Massive impact ahead

They see an ecological catastrophe in the making, and they urge governments and international agencies to act.

“What we do to deal with the current extinction crisis in the next two decades will define the fate of millions of species,” said study lead author Gerardo Ceballos, a senior researcher at the National Autonomous University of Mexico’s Institute of Ecology.

“We are facing our final opportunity to ensure that the many services nature provides us do not get irretrievably sabotaged.”

And his co-author Paul Ehrlich of Stanford University in California said: “When humanity exterminates populations and species of other creatures, it is sawing off the limb on which it is sitting, destroying working parts of our own life-support system.

“The conservation of endangered species should be elevated to a national and global emergency for governments and institutions, equal to climate disruption, to which it is linked.”

“It’s up to us to decide what kind of a world we want to leave to coming generations – a sustainable one, or a desolate one in which the civilisation we have built disintegrates rather than builds on past successes”

Nearly a fourth of all species on the planet could face extinction. In the course of the 11,000 years since the invention of agriculture human numbers have multiplied from about one million to 7.7 billion, and are rising fast. In the last 450 million years there have been at least five major extinctions, each destroying 70% to 90% of all life on Earth.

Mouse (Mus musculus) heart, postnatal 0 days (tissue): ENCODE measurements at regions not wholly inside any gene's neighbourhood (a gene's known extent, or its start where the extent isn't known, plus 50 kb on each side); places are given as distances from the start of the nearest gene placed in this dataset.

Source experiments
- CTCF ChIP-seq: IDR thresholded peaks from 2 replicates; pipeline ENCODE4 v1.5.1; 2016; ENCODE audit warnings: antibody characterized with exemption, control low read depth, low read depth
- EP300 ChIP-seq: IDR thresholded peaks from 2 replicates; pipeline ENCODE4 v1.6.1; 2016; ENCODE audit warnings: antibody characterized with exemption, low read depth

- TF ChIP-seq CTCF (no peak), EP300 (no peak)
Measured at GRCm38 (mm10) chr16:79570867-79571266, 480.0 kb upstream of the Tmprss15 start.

Although creatures alive on Earth today account for only 2% of all the creatures that have ever lived, the absolute number of species is greater now than ever before. “It is into such a biologically diverse world that we humans evolved, and such a world that we are destroying,” the authors write.

Extinction may be the greatest environmental problem, because it is irreversible. It is now happening at rates perhaps a thousand times faster than the “background rate” over the last tens of millions of years.

When a species disappears, it takes with it a unique set of biological riches, and – perhaps more dangerously – it creates a loss for other species that may in some way depend upon it. Extinction breeds extinction, the authors argue.

And as plants and animals vanish into oblivion, the biosphere’s capacity to recycle atmosphere, water and nutrients, to pollinate and fertilise, and to dispose of the dead and the waste, is diminished.

‘Ecological zombies’

Ecosystems that support and enrich all life also support and enrich humanity. At one stage 60 million bison maintained the prairie ecosystems of North America and in the course of doing so supported the then Native American population.

By 1884 only 325 individuals were left. The prairies are now largely farmland, and the 4000 surviving wild bison can be considered, the authors say, as “ecological zombies.”

Among other steps, they want to see a halt to the trade in wildlife – thought to be linked to the origins of the Covid-19 pandemic. All three have considerable reputations within science and they have all been making much the same argument for many years.

They calculate that in the last century 543 species of land vertebrate were extinguished. The same number could go in the next two decades. Human action created the problem: only human action can repair the damage.

“It’s up to us to decide what kind of a world we want to leave to coming generations – a sustainable one, or a desolate one in which the civilisation we have built disintegrates rather than builds on past successes,” said Peter Raven, president emeritus of the Missouri Botanical Garden, the third of the signatories. – Climate News Network

Source

Leave a Reply

Your email address will not be published. Required fields are marked *